Breaking Lower Snake River dams will aid recovery of native fish, new study finds
CORVALLIS, Ore. — A team of scientists, including one from Oregon State University, concluded in a recent paper that the failure of four dams in Washington’s lower Snake River basin provides the best and only reasonable opportunity to promote the recovery of key fish species, including salmon and rainbow trout.
The article, published in the journal Water Biology and Security, examines in detail current fish populations in the basin, past efforts to help restore those populations, and the future impacts of climate change.
“We set out to answer the question of what should be done to maximize the likelihood of recovery of these critical fish species in the lower Snake River Basin,” said Bob Hughes, a courtesy associate professor in the Oregon State Department of Fish and Wildlife. “This analysis has clearly shown that the aggressive action of breaking down roadblocks is necessary.”
Dams have been built around the world to allow humans to store and alter the timing and amount of water released downstream and often to generate electricity. However, there is growing evidence that dams also negatively impact ecosystems.
This has led to an exponential growth in dam failures in recent decades, particularly in North America and Europe. In the United States alone, more than 1,200 dams have failed, most in recent decades.
Breaching is considered a form of river rehabilitation because it can help restore river flows, water temperatures, sediment and particle transport, river and riparian ecosystems, and habitat access by upstream and downstream essential for aquatic organisms to complete their life cycles, said Hughes, an aquatic ecologist for more than 40 years, the last 18 of them in the state of Oregon.
The Snake River Basin in southeastern Washington, northeastern Oregon and Idaho is part of the Columbia River Basin. The Snake River is the largest tributary of the Columbia River.
In the 1960s and 1970s, the federal government built four dams on the Lower Snake River in southeastern Washington to improve navigation, generate hydroelectricity and create recreational opportunities.
Since the completion of the dams, despite considerable efforts to improve the habitat and provide better passage conditions, native fish populations have been and continue to be altered, with many species or populations now threatened with extinction or of disappearance, note the authors of the article.
Nowhere is this decline more evident than in the Snake River Basin, they say. This basin was once home to nearly 50% of the chinook salmon and steelhead trout in the entire Columbia River Basin, which includes much of Oregon and Washington, nearly all of Idaho, and parts of the Wyoming and Nevada.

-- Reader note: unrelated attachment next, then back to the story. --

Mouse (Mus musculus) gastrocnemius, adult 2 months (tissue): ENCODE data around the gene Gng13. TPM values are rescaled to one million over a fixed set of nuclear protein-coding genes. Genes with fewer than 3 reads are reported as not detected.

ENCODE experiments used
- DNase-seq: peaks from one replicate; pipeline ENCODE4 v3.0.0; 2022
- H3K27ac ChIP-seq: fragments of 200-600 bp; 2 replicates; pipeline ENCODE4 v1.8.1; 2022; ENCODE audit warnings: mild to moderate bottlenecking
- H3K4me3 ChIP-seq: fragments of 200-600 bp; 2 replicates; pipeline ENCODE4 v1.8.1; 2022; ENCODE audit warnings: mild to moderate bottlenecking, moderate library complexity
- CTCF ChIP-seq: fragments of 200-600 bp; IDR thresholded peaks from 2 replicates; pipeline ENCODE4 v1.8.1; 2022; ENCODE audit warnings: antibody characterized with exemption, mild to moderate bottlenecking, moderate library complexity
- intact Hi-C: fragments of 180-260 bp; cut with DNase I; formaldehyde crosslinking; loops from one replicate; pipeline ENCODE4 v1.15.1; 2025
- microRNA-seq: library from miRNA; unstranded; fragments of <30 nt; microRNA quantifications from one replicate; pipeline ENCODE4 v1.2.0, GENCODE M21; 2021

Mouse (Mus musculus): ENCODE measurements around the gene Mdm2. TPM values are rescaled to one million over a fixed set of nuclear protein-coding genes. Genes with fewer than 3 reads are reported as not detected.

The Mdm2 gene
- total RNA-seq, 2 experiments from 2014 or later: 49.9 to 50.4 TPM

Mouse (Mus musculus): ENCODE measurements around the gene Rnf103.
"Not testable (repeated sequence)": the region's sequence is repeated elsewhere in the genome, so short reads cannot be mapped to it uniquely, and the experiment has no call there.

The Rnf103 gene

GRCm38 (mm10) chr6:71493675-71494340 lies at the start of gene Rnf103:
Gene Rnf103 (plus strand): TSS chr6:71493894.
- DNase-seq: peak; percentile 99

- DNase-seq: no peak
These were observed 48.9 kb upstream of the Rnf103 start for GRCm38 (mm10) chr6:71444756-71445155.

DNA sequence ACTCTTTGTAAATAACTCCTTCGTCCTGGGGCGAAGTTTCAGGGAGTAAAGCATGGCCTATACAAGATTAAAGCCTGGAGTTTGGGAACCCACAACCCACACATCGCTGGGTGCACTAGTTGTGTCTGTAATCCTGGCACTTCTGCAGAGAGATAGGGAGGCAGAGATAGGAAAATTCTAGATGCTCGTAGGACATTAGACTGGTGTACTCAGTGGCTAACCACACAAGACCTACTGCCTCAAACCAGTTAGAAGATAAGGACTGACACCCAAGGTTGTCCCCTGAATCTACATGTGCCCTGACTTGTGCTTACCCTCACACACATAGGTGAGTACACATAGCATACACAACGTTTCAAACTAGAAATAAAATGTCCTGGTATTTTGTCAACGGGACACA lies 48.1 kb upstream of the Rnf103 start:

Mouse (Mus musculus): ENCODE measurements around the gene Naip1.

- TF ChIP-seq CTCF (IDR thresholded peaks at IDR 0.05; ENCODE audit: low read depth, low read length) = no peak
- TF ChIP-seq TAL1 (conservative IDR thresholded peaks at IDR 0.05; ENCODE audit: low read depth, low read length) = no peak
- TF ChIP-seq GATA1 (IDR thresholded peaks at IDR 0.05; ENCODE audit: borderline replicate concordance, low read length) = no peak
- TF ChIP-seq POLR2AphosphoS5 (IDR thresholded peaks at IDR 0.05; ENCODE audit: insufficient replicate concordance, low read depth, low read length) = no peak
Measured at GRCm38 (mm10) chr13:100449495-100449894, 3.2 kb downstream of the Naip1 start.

Today, after decades of attempts to mitigate the effects of the dams, only 1-2% of historic numbers of wild salmon and rainbow trout are returning and all populations in the basin are at risk of extinction or extinction. .
“The weight of evidence that we have described in the paper indicates a strong likelihood that the breach, more than any other measure implemented in the past, promotes a real possibility of rehabilitation,” said lead author Adam Storch. of the newspaper who is an analyst with the Oregon Department of Fish and Wildlife. “This is an especially important consideration given the dire state of many populations.”
In the recent paper published in Water Biology and Security, researchers examined the impact of the failure of the four Lower Snake River dams – Ice Harbor, Lower Monumental, Little Goose and Lower Granite – on the rehabilitation of salmon, rainbow trout, bull trout and white sturgeon. and Pacific lamprey.
For comparison, they looked at research from recent years on the Elwha River in Washington, where dams have been breached and native populations of salmon, rainbow trout, bull trout and of Pacific lamprey quickly rebounded.
They also reviewed research modeling the risk of fish extinction for Chinook salmon and rainbow trout populations in the Lower Snake River under current conditions and if the dams were breached and the spill on the four Lower Columbia Basin dams were rising to facilitate fish passage.
And they considered the dynamics of climate change. The Snake River Basin currently contains 20% of the habitat occupied by salmon and rainbow trout in Pacific Northwest rivers; by 2080, it is expected to contain 65% of the region’s coldest and most climate-resilient riverine habitats that these cold-water species require.
Recent research has shown that even with the potential effects of climate change, much of the habitat in the Snake River Basin will remain suitable for fish. However, under current dam conditions, it is unclear how migratory fish such as salmon and rainbow trout will access these areas without succumbing to warm water stress.
All of these factors led the authors of the paper to conclude that the wealth of credible scientific evidence clearly indicates that the failure of the four lower Snake River dams and more spills on the lower Columbia River dams are needed. to rehabilitate declining populations of salmon, rainbow trout, Snake River salmon. bull trout, white sturgeon and pacific lamprey.
“This rehabilitation would in turn benefit the human populations who depend on these species economically, recreationally and culturally,” they write.
In addition to his position at Oregon State, Hughes is a senior research scientist at the Amnis Opis Institute, a water resource consulting firm. Other co-authors of the article are Howard Schaller, Charles Petrosky, Robert Vadas Jr., Benjamin Clemens, Gary Sprague, Norman Mercado-Silva, Brett Roper, Michael Parsley; Edward Bowles and Jay Hesse.